12Ground clearance of harvesting equipment is critical, as it must traverse difficult forest-floor conditions and tree stumps. The F40 was designed so that the required ground clearance of 550mm could be achieved. It uses four rocking bogies that also allow the machine to remain relatively level when travelling over uneven ground. The bogie is pivoted from an axle incorporated on the chassis. The bogies are narrow and strong, which is again important if travelling over ruts and stumps. The F40's low centre of gravity ensures steady movements on uneven terrain. With the narrow bogies and a track width of 2000mm a wide trailer frame was designed. Most of the bunkers load is centrally carried, therefore ensuring the centre of gravity is low. [caption id="attachment_16883" align="alignright" width="166"]3 The design has a low centre of gravity[/caption] The middle pivot joint from the cab to the bunker allows for horizontal steering and vertical twisting movements. There is a limit of ±15ᵒ for a weight transfer back to the cab chassis. The middle joint also steers left and right by ±45ᵒ through the use of two hydraulic rams. The F40, therefore, has a compact turning radius, which is key to its manoeuvrability and agility in a forest. With regard to cab design, the cab conforms to all safety regulations to ensure the safety of its driver. When working in woodland areas, the driver must have an unobstructed view in all directions. They must be able to see the forest floor and be able to watch the crane whilst working. The large curved front and back windows are a tinted polycarbonate safety glass. Its sophisticated look was designed for safety, so that trees, stumps, boulders and the contours of the forest floor can be easily seen. The cab was designed to be an independent component from the chassis. Maintenance is easily carried out as the cab hydraulically tilts to the side. Maintenance can therefore be carried out in the forest if required reducing production downtime. [caption id="attachment_16886" align="alignright" width="166"]4 Falcon cab[/caption] The cab seat can turn 180 degrees allowing the operator to drive forward or reverse with optimum visibility. There is plenty of leg room in both forward and reverse driving positions, after all the cab must be comfortable for long working hours. Steering of the machine, the crane and jack operation are handled by two joysticks which remove the need for a steering wheel or foot pedals increasing cab space for the operator. An air-cushioned seat, with height adjustment levels, a cab heater and fan and a USB radio are all included.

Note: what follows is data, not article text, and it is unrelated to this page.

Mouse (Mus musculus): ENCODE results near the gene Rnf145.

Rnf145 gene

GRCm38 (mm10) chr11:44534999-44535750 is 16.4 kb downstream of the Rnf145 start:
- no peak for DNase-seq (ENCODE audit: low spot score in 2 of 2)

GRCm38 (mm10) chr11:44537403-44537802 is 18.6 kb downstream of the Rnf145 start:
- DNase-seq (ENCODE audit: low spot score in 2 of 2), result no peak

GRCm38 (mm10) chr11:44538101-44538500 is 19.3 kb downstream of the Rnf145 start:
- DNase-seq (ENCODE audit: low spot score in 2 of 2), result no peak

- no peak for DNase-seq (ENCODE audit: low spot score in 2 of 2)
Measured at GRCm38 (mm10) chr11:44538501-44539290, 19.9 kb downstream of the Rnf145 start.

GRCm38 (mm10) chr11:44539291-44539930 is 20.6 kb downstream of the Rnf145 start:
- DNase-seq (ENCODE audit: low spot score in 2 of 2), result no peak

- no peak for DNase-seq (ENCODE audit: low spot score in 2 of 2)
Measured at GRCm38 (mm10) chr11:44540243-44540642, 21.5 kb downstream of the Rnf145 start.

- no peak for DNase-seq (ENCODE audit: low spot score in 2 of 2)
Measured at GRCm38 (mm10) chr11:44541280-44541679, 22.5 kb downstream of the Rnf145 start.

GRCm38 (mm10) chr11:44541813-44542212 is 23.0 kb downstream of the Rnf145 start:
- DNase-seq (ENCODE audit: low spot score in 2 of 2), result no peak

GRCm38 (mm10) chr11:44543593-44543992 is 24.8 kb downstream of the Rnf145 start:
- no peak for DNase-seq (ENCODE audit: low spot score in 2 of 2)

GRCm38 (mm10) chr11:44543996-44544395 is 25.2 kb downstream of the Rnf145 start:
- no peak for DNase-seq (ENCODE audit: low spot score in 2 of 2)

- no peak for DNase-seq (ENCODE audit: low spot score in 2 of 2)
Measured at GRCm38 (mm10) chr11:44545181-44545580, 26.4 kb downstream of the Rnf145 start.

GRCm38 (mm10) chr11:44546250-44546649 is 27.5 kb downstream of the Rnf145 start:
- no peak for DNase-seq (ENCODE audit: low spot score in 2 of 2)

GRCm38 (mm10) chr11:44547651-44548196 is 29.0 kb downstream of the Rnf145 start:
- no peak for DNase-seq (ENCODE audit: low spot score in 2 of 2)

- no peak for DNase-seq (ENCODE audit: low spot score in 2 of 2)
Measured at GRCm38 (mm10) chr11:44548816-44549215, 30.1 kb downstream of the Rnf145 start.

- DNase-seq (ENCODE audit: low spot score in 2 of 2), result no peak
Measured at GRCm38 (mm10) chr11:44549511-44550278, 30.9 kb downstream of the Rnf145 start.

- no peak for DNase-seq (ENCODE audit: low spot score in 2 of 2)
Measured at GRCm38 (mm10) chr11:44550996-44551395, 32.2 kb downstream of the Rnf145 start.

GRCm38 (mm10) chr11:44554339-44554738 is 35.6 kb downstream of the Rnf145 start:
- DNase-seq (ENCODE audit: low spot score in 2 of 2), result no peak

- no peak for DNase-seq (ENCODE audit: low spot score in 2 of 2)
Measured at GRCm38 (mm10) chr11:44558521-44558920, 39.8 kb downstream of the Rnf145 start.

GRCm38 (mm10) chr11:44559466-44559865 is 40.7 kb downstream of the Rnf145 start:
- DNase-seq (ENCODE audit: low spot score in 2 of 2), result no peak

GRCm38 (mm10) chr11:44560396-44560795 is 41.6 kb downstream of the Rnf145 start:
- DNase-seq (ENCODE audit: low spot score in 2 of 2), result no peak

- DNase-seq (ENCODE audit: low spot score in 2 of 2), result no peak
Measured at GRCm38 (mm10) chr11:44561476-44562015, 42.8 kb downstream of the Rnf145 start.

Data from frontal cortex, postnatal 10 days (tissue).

Falcon Forwarder power transmission

[caption id="attachment_16888" align="alignright" width="166"]6 The track system[/caption] The Falcon F40 is powered by a 49hp Kohler diesel engine, which won 'Diesel Engine of the Year' in 2012. It also keeps within the tier-three emission regulations and has the power to traverse difficult terrains with high torque at low revs. For ease of operation and to ensure competitiveness, it was decided to drive the machine hydraulically. The hydraulic system is primarily composed of three parts. The diesel combustion engine powers a hydraulic pump, which sends oil to the hydraulic motors that drive the machine and power the crane. Pressure loss is reduced with the larger diameter hoses that are used on the F40. Poclain Hydraulics has been chosen to supply the hydraulic pump and motors. Poclain has a proven track record, particularly with the supply of reliable pumps for equipment used on rugged terrains. It provided support in achieving maximum performance from the Falcon F40. A track option is available on the F40 as an optional extra. Different terrains and woodland types will require different tyretrack options. The tyre system includes eight 500mm-wide flotation tyres for minimal ground impact. The track system is manufactured from high-tensile steel plate, with chains to provide maximum floatation and traction. They are designed for increased performance and are strong to ensure a longer working life. Each track will incorporate two wheels together; it can be manufactured to suit the customer needs. A track with wide plates and narrow spacing is suited to soft ground, increasing contact area. A narrow plate with wider spacing is suited to hard ground and steeper slopes. The design team included Darragh Hand as head consulting engineer and Ray Flynn who managed and created the drawings using SolidWorks. See for more details.